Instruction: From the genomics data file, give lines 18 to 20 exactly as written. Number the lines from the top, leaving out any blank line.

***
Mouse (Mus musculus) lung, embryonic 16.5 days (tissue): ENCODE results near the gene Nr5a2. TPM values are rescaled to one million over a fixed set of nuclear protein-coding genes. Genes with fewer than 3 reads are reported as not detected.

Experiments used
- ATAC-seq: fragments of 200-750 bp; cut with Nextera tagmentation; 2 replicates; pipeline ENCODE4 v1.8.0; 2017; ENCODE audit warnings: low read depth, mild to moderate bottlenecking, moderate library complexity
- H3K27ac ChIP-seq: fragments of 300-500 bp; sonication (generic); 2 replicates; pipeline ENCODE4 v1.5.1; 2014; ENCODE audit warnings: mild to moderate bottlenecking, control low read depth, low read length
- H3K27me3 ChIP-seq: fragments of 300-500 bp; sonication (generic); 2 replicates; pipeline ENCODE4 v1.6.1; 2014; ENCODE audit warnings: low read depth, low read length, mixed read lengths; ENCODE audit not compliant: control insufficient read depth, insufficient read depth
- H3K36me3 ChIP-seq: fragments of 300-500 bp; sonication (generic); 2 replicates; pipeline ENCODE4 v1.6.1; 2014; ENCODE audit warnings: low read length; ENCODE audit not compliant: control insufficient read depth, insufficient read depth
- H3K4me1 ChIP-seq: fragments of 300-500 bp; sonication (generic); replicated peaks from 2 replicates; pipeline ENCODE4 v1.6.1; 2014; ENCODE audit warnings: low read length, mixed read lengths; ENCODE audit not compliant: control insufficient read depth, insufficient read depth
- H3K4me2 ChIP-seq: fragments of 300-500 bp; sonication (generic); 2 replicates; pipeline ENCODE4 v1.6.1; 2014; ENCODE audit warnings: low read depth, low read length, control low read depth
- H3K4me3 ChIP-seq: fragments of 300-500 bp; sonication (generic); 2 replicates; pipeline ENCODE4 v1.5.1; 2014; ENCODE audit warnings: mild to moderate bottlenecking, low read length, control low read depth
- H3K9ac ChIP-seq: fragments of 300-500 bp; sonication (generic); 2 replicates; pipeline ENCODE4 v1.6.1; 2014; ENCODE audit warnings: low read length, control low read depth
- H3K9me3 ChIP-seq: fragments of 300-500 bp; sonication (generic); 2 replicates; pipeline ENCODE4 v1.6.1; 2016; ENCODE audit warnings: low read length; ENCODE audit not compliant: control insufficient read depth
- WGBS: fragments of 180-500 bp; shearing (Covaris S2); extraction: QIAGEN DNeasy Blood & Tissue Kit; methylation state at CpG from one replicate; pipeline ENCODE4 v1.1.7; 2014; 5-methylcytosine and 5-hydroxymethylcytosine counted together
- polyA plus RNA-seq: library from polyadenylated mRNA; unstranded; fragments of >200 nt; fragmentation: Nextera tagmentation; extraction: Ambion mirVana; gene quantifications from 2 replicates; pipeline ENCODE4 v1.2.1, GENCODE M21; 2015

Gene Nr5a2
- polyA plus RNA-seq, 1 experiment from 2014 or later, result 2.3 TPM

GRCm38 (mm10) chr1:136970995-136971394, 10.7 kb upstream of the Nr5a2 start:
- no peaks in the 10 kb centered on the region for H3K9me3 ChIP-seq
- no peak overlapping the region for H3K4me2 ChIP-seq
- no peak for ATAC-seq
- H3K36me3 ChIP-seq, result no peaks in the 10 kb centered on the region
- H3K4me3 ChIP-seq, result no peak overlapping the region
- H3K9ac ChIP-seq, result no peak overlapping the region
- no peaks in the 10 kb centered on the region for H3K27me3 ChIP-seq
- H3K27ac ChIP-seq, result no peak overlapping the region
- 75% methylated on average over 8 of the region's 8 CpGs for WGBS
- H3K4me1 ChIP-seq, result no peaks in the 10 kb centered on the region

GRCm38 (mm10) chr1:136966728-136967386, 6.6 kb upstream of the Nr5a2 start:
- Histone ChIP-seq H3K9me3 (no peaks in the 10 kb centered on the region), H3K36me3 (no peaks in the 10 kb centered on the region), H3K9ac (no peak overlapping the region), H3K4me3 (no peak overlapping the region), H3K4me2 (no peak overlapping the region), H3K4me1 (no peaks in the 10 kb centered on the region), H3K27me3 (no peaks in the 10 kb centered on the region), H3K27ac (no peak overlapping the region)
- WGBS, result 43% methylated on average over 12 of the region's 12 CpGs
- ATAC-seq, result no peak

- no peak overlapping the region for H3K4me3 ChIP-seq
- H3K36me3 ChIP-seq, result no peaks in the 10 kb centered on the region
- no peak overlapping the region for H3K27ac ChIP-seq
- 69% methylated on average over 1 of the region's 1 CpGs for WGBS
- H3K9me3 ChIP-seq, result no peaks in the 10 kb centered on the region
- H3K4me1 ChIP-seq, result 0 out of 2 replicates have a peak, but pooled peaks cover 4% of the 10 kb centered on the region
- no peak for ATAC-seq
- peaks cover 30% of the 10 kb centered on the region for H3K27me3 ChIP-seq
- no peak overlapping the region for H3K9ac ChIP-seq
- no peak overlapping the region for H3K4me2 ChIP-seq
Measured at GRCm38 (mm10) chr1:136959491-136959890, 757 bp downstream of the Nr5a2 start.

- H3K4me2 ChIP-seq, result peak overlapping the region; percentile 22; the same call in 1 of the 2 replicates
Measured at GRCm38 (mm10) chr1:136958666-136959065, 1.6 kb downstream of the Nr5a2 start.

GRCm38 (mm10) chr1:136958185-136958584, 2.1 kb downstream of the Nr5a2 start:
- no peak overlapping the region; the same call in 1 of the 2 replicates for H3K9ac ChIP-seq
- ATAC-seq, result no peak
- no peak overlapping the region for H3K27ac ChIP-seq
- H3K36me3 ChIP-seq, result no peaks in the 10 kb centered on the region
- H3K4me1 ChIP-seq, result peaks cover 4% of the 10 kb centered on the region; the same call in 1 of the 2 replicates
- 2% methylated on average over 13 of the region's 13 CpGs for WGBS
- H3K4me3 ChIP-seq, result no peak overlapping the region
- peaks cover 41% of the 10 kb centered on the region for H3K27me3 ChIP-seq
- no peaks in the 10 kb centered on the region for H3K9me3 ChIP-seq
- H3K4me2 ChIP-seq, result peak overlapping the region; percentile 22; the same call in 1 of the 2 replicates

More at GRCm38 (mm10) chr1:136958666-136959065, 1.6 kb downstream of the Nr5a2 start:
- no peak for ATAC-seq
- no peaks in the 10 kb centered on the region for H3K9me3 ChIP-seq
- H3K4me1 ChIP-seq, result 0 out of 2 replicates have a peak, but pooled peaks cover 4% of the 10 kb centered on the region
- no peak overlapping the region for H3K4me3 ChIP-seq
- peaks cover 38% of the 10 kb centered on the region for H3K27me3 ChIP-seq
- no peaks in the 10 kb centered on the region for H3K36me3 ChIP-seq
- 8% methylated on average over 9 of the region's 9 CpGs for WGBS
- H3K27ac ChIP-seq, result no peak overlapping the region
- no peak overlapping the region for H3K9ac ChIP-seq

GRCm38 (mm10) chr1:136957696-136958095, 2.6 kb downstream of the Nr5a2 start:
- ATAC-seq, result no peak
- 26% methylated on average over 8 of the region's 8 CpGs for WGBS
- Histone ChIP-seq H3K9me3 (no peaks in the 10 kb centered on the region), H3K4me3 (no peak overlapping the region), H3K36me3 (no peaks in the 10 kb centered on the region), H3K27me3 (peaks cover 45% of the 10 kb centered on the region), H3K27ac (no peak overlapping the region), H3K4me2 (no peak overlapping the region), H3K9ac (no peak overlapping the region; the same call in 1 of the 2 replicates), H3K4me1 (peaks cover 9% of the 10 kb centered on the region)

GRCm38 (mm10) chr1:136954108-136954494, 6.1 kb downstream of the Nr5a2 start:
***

- no peak overlapping the region for H3K4me2 ChIP-seq
- no peak for ATAC-seq
- H3K36me3 ChIP-seq, result no peaks in the 10 kb centered on the region